The introduction of high capacity wide-bodied jets reduced pressure on existing runway capacity to the point where new runways were considered unnecessary, at least in the short term.

Strong environmental opposition and the economic impact of the oil crisis were further nails in Maplin's coffin, and the Government decided instead to build Terminal 4 at Heathrow.

In the ongoing battle to boost capacity, engineers and architects had to design terminals with room for expansion.

At Heathrow in the 1950s the Air Ministry decided there was enough room to house all passenger handling facilities in the 24ha diamond-shaped central terminal area. The plan was to start with the Europa building (now part of Terminal 2) and add other terminals.

But traffic growth was so rapid that by 1969 Heathrow's central terminal area was clogged with three passenger terminals, an air traffic control centre and car parking. As a result, Terminal 4 had to be constructed on the airport periphery.

Expansion at Gatwick was also hampered because the first terminal was sandwiched bet-ween the runway and the London to Brighton railway. Little could be done to expand existing terminals without disruptive demolition. Instead, extra capacity was introduced by removing non-core administrative offices and simplifying floor plans. At Heathrow, what is now Terminal 1 was perhaps ahead of its time when opened in 1961. The steel framed building had few vertical columns, making it easier to reconfigure space. A similar approach can be seen at Terminal 4, designed by Scott Wilson Kirkpatrick and built by Taylor Woodrow. BAA originally conceived T4 as a concrete structure, but eventually chose a steel frame capable of longer spans.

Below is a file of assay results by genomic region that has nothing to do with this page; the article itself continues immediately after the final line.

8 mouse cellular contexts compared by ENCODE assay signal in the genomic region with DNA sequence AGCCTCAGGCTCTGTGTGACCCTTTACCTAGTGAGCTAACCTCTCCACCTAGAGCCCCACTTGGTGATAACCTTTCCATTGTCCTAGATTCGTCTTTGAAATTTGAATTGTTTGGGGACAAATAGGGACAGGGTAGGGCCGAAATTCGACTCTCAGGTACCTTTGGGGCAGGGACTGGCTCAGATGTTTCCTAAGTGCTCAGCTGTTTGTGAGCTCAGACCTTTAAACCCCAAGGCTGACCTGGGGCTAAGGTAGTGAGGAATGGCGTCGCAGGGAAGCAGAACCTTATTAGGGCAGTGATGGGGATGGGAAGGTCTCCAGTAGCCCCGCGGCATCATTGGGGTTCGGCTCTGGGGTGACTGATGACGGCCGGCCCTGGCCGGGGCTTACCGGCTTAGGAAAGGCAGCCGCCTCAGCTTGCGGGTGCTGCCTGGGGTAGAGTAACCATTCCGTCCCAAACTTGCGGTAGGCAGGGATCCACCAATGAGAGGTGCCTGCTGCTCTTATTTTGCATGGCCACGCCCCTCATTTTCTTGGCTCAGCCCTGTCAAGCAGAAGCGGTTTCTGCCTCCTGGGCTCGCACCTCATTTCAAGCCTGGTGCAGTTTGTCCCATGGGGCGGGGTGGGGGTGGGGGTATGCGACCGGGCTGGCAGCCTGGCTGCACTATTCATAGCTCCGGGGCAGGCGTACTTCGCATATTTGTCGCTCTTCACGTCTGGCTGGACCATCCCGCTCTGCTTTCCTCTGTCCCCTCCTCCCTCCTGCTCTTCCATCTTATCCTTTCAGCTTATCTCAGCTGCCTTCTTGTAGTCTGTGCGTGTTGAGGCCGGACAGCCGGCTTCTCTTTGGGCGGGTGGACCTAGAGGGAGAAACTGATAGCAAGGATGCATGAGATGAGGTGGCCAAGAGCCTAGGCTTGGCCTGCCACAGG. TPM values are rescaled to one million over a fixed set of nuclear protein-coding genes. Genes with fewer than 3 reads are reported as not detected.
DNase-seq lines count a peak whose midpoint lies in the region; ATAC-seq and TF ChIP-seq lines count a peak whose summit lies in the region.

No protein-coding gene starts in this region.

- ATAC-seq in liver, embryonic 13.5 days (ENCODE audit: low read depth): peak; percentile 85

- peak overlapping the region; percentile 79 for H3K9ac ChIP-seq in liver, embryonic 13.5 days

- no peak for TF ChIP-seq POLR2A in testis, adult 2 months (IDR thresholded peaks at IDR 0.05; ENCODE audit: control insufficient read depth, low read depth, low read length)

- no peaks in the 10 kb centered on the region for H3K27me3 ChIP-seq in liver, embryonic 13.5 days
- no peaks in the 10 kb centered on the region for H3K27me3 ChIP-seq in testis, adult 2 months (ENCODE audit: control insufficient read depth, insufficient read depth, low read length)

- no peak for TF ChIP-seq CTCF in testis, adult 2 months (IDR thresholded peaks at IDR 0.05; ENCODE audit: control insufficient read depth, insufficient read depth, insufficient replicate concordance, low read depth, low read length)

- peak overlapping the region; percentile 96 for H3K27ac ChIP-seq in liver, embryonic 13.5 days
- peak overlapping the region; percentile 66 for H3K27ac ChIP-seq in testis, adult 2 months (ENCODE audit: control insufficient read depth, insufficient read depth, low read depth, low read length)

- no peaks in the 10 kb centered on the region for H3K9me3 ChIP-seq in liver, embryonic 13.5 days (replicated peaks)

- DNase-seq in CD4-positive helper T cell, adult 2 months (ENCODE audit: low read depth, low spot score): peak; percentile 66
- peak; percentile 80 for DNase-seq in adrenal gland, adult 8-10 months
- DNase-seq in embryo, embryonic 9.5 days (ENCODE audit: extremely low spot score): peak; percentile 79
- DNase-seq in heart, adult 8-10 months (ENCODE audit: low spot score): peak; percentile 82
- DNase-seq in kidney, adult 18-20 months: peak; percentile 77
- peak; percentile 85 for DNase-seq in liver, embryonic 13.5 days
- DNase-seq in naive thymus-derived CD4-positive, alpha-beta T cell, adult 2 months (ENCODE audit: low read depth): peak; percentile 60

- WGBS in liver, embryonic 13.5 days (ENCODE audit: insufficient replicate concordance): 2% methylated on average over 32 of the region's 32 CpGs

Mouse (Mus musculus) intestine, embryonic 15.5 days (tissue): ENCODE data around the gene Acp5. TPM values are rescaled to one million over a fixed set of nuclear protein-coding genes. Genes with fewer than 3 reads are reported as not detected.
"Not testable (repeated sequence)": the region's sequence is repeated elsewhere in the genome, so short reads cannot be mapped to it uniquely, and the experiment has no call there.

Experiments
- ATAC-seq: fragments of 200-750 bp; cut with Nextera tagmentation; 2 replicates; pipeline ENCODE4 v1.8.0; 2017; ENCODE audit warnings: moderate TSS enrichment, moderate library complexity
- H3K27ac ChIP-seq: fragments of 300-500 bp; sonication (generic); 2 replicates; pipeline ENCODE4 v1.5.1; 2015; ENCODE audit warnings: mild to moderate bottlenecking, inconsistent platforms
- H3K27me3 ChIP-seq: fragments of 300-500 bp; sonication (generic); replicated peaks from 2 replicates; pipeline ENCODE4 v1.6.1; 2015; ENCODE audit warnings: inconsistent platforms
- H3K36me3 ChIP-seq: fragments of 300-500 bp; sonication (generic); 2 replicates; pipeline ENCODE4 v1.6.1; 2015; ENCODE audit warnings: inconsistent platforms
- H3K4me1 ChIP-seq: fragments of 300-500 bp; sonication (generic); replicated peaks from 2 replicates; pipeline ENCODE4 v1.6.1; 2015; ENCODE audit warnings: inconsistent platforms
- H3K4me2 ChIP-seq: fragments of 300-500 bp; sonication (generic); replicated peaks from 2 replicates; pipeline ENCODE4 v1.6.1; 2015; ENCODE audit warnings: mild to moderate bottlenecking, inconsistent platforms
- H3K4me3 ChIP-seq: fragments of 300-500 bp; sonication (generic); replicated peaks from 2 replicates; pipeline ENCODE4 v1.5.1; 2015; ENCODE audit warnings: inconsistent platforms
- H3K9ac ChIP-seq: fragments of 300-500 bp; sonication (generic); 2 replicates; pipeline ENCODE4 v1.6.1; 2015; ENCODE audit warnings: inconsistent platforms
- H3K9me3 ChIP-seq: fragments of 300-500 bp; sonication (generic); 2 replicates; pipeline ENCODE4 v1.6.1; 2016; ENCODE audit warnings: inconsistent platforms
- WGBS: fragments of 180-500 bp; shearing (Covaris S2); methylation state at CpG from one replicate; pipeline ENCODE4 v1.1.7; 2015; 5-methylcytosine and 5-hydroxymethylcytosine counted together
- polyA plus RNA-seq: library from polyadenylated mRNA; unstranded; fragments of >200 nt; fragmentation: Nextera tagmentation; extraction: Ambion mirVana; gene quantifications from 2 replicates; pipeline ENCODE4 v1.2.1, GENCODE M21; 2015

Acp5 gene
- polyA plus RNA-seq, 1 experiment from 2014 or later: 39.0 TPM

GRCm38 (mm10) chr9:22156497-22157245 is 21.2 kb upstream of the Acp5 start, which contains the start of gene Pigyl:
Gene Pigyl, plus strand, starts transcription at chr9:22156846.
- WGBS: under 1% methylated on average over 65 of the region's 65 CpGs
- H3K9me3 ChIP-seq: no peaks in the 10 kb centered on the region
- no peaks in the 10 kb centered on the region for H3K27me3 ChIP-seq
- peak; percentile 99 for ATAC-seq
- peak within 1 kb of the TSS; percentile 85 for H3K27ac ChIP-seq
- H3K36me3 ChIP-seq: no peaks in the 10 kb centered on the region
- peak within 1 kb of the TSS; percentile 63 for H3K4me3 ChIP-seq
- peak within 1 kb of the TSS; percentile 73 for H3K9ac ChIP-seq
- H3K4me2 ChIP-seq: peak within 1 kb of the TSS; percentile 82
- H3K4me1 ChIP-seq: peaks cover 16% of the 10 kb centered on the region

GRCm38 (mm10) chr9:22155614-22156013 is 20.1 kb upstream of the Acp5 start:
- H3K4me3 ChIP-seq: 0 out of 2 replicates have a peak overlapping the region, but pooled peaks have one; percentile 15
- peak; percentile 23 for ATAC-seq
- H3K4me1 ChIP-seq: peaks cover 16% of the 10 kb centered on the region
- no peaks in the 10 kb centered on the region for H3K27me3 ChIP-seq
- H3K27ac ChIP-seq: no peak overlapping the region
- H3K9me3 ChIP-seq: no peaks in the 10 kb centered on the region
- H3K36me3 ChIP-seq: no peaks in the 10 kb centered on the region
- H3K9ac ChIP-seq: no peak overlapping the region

When Stansted was developed 10 years after T4, British terminal design had progressed to a new level. The ingenious structural steel trees, developed by engineers at Ove Arup & Partners, ensured the availability of even more free floor space.

By the 1990s, the battle for more runway space had resurfaced at Manchester. Heathrow operator BAA argued that the answer to increasing aircraft capacity was a fifth terminal rather than another runway or airport. But Manchester, with only one runway, was faced with a 150% increase in passenger traffic by 2003 and its owner, Manchester City Council, had to overcome opposition from environmentalists - who occupied parts of the extension site - before it got its way.

Now, pressure for airport terminal capacity continues to outweigh the need for new runways, as passenger jet capacity grows. BAA's argument in support of Heathrow's Terminal 5 has been that it is needed to handle growth in passenger numbers from bigger capacity jets.

As the century comes to an end, British engineers have finally been given the chance to design and plan an airport from scratch. In Hong Kong, engineers at Greiner Maunsell had the luxury of planning a purpose built, state of the art airport in the sea at Chek Lap Kok.

The result is a massive £2.3bn transport hub, with the combined capacity of Heathrow and New York's JFK airports, and scope for expansion. If it keeps up with demand, Chek Lap Kok will probably be criticised for being too big.